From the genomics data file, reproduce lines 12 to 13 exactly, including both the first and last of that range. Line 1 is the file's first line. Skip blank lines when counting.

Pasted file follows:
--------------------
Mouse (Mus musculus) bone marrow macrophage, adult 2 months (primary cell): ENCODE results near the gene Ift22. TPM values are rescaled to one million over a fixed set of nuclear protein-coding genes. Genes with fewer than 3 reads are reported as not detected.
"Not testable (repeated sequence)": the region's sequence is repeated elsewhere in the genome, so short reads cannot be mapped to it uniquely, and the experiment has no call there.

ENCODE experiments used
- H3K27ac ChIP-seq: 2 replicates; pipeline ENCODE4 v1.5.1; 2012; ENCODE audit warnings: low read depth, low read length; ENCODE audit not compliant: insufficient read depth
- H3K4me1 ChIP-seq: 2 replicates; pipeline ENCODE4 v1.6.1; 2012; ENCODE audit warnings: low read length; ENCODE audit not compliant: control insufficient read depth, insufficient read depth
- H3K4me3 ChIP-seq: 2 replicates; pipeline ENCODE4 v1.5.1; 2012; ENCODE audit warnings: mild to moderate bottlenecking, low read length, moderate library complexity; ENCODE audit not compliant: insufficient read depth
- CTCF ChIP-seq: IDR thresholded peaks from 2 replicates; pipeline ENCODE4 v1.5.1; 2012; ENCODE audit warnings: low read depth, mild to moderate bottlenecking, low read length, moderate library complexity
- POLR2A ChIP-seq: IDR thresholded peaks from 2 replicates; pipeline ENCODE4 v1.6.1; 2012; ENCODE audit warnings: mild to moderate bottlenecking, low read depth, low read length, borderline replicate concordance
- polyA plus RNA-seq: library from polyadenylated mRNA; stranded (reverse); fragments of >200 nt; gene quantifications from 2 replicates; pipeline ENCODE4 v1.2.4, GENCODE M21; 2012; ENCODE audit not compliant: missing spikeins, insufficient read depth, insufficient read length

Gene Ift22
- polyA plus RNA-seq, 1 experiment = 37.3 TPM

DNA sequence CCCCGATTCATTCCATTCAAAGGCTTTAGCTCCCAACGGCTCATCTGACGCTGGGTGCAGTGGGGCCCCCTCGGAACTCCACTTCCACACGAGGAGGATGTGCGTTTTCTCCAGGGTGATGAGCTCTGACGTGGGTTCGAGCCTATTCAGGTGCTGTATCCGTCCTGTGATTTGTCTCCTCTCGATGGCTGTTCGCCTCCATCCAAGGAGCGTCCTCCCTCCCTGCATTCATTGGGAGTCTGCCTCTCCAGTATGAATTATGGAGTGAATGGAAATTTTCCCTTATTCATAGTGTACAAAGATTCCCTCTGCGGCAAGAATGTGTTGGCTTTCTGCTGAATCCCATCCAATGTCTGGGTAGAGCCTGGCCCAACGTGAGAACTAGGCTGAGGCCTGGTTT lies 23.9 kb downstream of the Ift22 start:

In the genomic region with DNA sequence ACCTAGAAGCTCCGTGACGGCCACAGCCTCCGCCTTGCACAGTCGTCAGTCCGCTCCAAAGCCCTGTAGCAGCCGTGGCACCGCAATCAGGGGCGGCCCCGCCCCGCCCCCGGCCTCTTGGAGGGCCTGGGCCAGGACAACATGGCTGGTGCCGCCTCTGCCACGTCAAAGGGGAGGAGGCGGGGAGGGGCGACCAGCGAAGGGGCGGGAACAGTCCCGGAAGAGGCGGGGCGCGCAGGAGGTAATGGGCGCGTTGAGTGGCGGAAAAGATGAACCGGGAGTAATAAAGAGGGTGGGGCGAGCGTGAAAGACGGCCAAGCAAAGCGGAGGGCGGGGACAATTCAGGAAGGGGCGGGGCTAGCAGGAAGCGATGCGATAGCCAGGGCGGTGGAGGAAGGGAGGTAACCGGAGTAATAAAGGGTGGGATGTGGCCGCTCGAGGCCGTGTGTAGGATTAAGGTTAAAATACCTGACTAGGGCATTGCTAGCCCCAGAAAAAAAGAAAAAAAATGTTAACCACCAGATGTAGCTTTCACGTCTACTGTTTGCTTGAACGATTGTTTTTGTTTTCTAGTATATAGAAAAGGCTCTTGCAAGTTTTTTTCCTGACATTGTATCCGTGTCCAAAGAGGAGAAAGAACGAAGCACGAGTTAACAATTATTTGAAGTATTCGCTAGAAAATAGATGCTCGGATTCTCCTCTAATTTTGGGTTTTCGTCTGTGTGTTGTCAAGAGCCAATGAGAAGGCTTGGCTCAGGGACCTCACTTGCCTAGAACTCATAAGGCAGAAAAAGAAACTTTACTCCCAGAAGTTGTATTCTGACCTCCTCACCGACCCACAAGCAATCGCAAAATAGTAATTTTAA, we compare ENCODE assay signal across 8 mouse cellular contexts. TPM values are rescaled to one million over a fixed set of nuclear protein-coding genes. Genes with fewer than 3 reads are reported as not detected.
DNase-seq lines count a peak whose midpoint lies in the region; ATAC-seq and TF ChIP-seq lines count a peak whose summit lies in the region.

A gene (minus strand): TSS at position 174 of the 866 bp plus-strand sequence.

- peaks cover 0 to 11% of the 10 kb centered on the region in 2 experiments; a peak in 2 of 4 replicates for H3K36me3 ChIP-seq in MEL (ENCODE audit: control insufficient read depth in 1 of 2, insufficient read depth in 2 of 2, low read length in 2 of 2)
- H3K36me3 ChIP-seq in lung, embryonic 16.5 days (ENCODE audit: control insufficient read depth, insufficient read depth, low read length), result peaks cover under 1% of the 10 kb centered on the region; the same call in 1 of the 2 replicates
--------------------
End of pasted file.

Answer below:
DNA sequence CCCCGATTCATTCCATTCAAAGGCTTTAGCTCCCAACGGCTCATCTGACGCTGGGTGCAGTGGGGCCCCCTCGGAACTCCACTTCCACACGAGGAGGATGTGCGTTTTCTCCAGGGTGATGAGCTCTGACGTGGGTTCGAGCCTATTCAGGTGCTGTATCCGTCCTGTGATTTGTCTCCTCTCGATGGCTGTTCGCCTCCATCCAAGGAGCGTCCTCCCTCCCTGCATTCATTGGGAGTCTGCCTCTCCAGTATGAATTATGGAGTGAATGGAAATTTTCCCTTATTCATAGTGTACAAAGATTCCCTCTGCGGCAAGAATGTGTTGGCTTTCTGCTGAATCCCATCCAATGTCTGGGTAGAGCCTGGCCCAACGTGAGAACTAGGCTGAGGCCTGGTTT lies 23.9 kb downstream of the Ift22 start:

In the genomic region with DNA sequence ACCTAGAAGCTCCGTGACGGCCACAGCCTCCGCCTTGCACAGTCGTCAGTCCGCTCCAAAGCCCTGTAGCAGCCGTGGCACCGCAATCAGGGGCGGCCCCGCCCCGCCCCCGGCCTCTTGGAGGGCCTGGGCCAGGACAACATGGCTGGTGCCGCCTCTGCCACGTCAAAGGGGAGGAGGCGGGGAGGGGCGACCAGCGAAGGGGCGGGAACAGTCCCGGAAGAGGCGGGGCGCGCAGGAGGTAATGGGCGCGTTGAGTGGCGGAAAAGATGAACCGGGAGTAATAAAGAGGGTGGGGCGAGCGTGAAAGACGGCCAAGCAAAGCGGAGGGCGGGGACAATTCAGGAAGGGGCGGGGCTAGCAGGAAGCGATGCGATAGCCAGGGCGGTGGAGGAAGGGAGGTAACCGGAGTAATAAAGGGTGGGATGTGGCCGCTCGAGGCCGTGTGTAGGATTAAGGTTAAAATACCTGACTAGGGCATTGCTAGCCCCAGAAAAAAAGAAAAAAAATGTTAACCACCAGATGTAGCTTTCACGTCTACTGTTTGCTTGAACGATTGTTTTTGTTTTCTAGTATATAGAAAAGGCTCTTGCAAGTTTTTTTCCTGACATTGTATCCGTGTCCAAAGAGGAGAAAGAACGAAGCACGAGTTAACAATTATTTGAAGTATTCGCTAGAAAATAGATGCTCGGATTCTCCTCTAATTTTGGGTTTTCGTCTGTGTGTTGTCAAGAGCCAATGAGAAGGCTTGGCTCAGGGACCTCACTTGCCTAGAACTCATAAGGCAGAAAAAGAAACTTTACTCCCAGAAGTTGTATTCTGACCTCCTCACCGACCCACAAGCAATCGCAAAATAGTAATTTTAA, we compare ENCODE assay signal across 8 mouse cellular contexts. TPM values are rescaled to one million over a fixed set of nuclear protein-coding genes. Genes with fewer than 3 reads are reported as not detected.